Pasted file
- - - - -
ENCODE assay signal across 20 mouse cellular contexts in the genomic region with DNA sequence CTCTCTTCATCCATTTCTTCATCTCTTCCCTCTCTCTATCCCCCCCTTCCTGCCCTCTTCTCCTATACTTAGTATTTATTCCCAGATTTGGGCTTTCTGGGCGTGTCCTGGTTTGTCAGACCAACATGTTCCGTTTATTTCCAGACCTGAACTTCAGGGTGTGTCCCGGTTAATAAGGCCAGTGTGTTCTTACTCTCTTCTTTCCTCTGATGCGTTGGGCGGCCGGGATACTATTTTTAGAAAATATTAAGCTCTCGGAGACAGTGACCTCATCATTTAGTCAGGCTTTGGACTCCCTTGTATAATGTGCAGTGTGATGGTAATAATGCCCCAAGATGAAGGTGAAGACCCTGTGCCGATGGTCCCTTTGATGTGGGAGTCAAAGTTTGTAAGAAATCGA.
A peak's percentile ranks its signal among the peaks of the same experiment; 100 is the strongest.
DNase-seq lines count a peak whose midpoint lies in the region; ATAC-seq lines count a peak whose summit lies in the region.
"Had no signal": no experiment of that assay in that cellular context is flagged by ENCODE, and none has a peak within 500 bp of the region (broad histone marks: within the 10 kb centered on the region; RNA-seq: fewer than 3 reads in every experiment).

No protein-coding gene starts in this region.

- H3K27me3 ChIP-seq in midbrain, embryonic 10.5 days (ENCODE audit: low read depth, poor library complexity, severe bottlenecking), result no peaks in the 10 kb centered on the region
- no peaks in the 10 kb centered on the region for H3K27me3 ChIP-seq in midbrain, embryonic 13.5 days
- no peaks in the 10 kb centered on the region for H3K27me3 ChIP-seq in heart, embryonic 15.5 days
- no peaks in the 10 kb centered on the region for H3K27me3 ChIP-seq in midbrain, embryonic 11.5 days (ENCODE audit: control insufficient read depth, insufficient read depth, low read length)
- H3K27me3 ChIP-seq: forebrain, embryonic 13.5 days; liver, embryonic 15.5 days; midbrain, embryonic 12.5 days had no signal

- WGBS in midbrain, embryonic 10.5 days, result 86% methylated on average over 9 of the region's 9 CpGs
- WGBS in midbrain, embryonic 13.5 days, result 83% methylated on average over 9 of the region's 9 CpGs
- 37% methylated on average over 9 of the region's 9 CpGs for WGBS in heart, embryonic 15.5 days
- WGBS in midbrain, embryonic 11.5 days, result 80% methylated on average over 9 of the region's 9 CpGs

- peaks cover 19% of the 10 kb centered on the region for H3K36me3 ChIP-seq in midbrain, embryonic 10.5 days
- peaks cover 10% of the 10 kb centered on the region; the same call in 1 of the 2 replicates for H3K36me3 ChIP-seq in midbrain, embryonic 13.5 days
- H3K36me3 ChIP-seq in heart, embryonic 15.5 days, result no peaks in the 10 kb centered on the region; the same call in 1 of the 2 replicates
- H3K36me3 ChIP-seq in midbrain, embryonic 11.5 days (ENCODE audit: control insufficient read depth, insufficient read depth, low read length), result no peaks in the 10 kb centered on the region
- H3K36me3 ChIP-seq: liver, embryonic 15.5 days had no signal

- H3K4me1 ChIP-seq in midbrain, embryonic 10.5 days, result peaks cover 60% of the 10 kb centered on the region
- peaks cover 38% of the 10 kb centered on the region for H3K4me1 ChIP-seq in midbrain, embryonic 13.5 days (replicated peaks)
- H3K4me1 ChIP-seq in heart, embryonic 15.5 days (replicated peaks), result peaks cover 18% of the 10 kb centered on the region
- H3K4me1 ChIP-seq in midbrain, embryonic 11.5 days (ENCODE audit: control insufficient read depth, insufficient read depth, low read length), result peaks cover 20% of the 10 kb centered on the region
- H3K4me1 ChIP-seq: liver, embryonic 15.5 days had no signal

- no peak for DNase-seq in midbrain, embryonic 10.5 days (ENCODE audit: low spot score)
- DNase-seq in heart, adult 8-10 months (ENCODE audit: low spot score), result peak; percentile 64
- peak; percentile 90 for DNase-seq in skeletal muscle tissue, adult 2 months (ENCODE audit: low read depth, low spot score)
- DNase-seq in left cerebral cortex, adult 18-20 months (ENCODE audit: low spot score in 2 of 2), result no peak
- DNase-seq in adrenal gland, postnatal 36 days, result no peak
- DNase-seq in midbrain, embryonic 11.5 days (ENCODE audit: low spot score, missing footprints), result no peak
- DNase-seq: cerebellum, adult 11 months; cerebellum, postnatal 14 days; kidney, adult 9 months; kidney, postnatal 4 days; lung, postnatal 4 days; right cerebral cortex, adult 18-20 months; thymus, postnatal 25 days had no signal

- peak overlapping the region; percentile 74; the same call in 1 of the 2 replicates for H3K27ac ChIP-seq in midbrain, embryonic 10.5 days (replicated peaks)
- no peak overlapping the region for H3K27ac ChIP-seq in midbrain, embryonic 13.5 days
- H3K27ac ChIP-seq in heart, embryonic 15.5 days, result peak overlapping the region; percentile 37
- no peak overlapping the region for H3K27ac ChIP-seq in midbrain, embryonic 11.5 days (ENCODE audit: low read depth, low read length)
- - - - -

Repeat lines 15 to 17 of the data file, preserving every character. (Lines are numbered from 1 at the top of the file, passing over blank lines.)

- peaks cover 19% of the 10 kb centered on the region for H3K36me3 ChIP-seq in midbrain, embryonic 10.5 days
- peaks cover 10% of the 10 kb centered on the region; the same call in 1 of the 2 replicates for H3K36me3 ChIP-seq in midbrain, embryonic 13.5 days
- H3K36me3 ChIP-seq in heart, embryonic 15.5 days, result no peaks in the 10 kb centered on the region; the same call in 1 of the 2 replicates